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Right now, maybe, probably, certainly, the Eagles are looking to get rid of wide receiver Desean Jackson. (Edit: while I was preparing this article, the Eagles cut Desean. Also, we do try to edit articles before we post them. Even I don’t believe it sometimes.) Jackson is not a perfect player. He doesn’t seem particularly wise, he doesn’t seem tough, and the offense only requires him to do a handful of routes. Perhaps most damningly, he doesn’t pass the eye test.


We expect football players to be large and powerful, as if that bulk will keep them from being injured when clearly chance is the most deciding factor. Having wide receivers like Larry Fitzgerald and Calvin Johnson sets the bar high. Desean is built roughly like a whippet, and whereas he is sometimes listed as 5 “11 and 178lbs, he appears to be about 5”9 and a 165lbs. Its terrifying to imagine the amount of money committed to this man.

But he’s a devastating player, which everyone can agree on. And although it looks like his time with the Eagles is over, the organization is asking us to just trust them on the issue. To be clear, he’s an All-Pro receiver in the prime of his career, and they’re actually considering cutting him. (Edit. They did. Sigh.)

This is the same team that resigned Riley Cooper, a mid-tier receiver who got drunk at a country concert and threatened a black man with violence while using a racial epithet, and the organization rolled right with it. What did Jackson do that was worse than what Cooper did?

They won’t tell us.

Kelly is from the Belichickian school of coaching, where you simply don’t give out any information, and general manager Howie Roseman has gone mum. They just want you to know that they are the smartest guys in the room. And they might be.

What they don’t understand is that we’ve been here before. In fact we just went through this.

Joe Banner thought he was the smartest guy in the room. Coach Andy Reid kept things close to the vest. And the wide receiver was Terrell Owens.

Banner was a statistician, and generally those sorts of guys engender a certain amount of respect. He even looked smart. He made moves that made people nervous, but it was tolerated because he had empirical evidence, even if he didn’t explain it to the fans.


And Owens was an unsympathetic figure at times, a physical specimen with terrible communication skills, and poor planning. He signed a contract where the second year absolutely bottomed out, likely thinking that everyone would talk about it later. No one did.

We look at what could have been. His last two years could have been averaged out for a per year salary of $3 million, which at one point his agent suggested. There could have been a cool-headed sitdown between all parties. But Andy and Terrell got stubborn and Banner got smart. T.O. left for Dallas.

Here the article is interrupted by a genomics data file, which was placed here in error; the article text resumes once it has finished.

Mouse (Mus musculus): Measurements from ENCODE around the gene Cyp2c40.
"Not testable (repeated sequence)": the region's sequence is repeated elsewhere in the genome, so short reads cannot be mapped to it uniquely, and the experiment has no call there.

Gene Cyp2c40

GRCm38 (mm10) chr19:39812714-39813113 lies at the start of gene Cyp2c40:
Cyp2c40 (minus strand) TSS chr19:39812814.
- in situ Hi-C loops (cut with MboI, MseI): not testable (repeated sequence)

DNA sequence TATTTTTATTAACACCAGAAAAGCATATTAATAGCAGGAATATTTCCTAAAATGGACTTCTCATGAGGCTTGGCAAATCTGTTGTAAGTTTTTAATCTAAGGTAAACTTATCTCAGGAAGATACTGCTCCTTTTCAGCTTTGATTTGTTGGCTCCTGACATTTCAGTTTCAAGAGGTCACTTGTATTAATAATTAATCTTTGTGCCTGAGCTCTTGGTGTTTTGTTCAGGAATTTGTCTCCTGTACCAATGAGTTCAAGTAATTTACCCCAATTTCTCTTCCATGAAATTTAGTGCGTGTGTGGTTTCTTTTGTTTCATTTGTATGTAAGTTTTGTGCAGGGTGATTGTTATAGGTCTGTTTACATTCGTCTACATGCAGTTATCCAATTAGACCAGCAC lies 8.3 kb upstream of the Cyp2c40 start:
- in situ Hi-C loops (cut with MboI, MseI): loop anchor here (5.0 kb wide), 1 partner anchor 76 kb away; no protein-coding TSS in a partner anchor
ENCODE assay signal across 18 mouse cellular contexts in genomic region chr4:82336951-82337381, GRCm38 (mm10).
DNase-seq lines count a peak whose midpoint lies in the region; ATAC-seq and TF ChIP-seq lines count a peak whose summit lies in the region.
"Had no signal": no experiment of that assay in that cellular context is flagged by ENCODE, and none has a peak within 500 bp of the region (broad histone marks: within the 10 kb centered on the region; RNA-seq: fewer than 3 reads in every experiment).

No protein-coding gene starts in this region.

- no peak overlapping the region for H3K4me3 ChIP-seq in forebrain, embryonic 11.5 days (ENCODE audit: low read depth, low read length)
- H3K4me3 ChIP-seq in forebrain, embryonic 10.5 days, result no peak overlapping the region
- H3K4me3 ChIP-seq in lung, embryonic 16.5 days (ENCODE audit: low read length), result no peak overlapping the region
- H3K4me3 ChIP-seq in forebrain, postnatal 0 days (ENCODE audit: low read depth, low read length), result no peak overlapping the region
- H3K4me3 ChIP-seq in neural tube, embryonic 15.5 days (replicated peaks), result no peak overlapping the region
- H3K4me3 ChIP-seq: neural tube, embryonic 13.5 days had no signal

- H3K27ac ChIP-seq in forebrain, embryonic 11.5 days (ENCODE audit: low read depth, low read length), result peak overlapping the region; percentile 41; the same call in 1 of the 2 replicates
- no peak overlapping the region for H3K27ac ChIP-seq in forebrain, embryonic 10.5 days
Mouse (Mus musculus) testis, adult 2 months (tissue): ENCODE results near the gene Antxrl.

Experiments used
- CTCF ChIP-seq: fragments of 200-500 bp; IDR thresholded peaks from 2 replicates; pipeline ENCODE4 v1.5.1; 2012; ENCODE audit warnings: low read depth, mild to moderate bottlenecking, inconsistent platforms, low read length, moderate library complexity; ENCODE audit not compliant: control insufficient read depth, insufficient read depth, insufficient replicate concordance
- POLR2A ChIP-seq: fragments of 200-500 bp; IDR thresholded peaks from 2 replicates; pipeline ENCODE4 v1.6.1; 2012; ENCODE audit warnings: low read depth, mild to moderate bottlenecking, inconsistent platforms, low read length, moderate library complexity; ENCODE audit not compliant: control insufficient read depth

We watched in horror as Owens gained another 5399 yards, with 52 TDS, and an average yards per catch of 14.92 before his career derailed, and in all honesty, even after the league shunned him, there was no debate that he could still play. (He’s 40. He still can play.) It all fell apart. McNabb to Owens was unstoppable; it was the receiver that wanted the spectacular catch, and the quarterback with the mean deep ball and the insane mobility. It immediately made comparisons to Manning and Harrison, Rice and Montana, and Starr and Hornung.

And then it was gone.

There was a general unease about the subject but at the time, Owens wasn’t very popular. But the Eagles got rid of Brian Dawkins, a 7-time All Pro who should have retired with the team, because he was 30. And that’s when it hit us that the smart guys weren’t very smart at all. Dawkins was the guy that covered everyone’s mistakes in the secondary, the guy that let us blitz with impunity. He was the guy that made everyone work harder and play better.


Dawkins went onto two more Pro Bowls before retiring. He is a Hall of Famer. The Eagles have never gotten anything close to the play he’s given them.

The wheels came off, and no one looked smart anymore. Defensive co-coordinator Jim Johnson died, and so no one was around to bail the offense out. We watched as Philly missed out on linebackers, spent too much money in free agency on cornerbacks (all of whom needed to be on the outside to be effective) and put an offensive line coach as a defensive co-coordinator. Donovan McNabb turned out to be depressingly unteachable, his short accuracy was an issue his entire career, and he never improved the fundamentals that would have allowed him to deliver the ball with more accuracy. Reid was a master at preparation, but when the game plan needed adjustment, or it came time to control the tempo of the game, he froze completely. Banner got thrown out of Cleveland after a year.


These are open, ugly wounds, and Kelly and Roseman have reopened them. This offseason, for instance, there was a chance to address the safety position. You can’t get Dawkins back, but you needed a presence there. The Eagles signed Malcolm Jenkins, statistically one of the worst tacklers in the league. They had cap room and there was talent available. (Many fans wanted Jarius Byrd, who was possibly overpriced, but I have no reason why the Birds didn’t go after T.J. Ward.)


But Jackson is a bigger deal. It’s T.O. all over again, and now we know the Eagles blew it with that situation and we don’t want it to happen again. The Eagles want to release Jackson or get a third round pick for him, which is absurd. To lose a dynamic receiver and get nothing for it…it’s too much to ask. The Eagles recently lost Mike Vick, which makes a degree of sense, only to make overtures at Mark Sanchez.

Chip isn’t from around here, and I don’t think he gets it yet. But he’s making us real nervous. The smart guys never seem to look that smart when everything is said and done.